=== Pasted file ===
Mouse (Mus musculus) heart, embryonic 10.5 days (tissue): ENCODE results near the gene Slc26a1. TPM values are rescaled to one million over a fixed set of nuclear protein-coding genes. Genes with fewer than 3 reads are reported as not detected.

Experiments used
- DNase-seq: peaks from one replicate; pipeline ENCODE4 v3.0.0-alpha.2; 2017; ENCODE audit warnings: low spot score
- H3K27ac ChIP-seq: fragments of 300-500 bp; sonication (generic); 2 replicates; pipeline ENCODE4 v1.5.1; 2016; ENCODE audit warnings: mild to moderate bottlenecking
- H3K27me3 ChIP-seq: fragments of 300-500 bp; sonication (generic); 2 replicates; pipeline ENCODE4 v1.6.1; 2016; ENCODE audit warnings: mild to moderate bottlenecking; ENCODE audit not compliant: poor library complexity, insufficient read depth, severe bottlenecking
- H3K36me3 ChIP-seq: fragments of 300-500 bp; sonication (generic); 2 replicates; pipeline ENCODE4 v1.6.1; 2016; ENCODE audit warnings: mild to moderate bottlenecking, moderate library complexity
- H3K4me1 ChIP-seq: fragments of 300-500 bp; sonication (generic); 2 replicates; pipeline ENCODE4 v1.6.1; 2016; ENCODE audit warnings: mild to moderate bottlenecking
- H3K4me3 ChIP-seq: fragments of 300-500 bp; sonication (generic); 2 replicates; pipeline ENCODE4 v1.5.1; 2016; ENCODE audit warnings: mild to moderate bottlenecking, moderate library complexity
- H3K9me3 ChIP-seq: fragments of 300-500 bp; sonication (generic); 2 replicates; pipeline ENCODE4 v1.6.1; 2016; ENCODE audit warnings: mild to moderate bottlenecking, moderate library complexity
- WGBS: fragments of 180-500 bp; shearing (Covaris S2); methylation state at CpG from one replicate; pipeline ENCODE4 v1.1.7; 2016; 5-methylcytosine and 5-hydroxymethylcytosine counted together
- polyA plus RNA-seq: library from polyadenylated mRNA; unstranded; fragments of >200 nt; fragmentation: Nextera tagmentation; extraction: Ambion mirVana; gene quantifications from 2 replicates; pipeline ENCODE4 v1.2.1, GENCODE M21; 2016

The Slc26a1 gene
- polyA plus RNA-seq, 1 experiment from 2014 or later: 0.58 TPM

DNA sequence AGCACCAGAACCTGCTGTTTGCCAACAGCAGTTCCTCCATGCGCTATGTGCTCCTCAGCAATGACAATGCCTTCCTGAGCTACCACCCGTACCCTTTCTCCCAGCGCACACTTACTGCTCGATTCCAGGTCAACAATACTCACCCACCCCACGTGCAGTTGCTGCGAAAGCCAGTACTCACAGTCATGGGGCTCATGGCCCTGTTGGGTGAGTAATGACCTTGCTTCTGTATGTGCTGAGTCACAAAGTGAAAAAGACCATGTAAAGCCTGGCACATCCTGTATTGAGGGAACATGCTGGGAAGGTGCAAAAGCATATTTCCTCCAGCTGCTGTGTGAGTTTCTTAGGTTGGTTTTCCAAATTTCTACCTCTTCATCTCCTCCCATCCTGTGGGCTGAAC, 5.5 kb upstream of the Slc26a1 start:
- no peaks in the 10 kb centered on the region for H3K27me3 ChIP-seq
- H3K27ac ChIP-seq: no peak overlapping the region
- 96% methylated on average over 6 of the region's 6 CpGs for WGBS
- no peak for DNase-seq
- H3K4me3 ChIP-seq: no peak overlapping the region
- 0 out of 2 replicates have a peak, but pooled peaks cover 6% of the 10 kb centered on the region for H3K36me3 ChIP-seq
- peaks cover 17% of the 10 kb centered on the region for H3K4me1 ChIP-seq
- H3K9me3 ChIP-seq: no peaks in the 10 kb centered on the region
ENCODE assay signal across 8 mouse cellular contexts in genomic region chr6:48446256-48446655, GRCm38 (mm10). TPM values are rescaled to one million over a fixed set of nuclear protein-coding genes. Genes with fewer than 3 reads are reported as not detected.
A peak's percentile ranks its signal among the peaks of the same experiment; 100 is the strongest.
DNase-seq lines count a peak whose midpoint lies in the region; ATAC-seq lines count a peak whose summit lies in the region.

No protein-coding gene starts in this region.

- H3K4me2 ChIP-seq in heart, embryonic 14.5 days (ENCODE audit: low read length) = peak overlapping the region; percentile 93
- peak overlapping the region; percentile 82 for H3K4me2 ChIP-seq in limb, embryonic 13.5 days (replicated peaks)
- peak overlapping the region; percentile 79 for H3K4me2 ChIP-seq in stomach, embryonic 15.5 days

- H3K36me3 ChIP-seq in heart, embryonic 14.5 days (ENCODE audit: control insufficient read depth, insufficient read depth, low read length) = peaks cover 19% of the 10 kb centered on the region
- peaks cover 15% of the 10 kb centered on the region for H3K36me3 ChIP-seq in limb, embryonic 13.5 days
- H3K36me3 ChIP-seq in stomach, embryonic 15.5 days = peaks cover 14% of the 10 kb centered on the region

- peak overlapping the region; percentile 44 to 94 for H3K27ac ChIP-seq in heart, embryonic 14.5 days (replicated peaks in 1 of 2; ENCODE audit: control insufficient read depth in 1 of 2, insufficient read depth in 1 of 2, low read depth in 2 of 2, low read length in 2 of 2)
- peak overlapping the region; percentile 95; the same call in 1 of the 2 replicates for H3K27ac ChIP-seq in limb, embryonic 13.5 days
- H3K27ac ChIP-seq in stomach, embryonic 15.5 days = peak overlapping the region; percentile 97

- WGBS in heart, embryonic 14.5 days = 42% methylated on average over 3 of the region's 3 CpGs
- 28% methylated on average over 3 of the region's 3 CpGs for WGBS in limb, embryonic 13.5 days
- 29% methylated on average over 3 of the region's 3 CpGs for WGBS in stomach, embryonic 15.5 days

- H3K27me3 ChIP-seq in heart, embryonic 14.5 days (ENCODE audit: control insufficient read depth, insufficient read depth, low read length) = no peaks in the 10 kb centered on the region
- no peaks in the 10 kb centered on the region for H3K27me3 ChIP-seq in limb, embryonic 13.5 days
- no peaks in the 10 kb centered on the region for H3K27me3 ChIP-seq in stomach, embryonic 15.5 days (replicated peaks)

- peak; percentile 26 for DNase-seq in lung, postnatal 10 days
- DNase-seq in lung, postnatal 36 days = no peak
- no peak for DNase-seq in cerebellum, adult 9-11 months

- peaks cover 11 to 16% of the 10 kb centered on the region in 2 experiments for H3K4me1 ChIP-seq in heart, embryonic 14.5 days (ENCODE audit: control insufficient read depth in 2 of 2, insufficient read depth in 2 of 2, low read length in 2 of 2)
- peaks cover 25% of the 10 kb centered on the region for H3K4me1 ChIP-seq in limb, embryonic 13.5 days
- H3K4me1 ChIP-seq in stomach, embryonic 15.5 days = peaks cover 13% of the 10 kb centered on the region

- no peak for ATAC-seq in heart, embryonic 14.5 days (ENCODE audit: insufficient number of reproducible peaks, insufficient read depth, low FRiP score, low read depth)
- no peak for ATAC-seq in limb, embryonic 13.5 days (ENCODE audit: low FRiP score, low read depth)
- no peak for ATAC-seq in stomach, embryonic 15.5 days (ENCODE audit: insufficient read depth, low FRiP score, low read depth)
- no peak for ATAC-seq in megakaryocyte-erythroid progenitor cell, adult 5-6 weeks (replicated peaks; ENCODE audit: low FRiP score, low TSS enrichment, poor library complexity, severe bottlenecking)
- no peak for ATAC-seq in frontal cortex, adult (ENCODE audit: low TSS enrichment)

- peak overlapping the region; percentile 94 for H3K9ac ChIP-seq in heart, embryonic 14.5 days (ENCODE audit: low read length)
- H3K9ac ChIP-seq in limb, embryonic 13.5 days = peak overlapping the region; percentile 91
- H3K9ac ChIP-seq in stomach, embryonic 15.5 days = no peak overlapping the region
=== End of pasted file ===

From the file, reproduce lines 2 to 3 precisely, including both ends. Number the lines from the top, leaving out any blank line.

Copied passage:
Experiments used
- DNase-seq: peaks from one replicate; pipeline ENCODE4 v3.0.0-alpha.2; 2017; ENCODE audit warnings: low spot score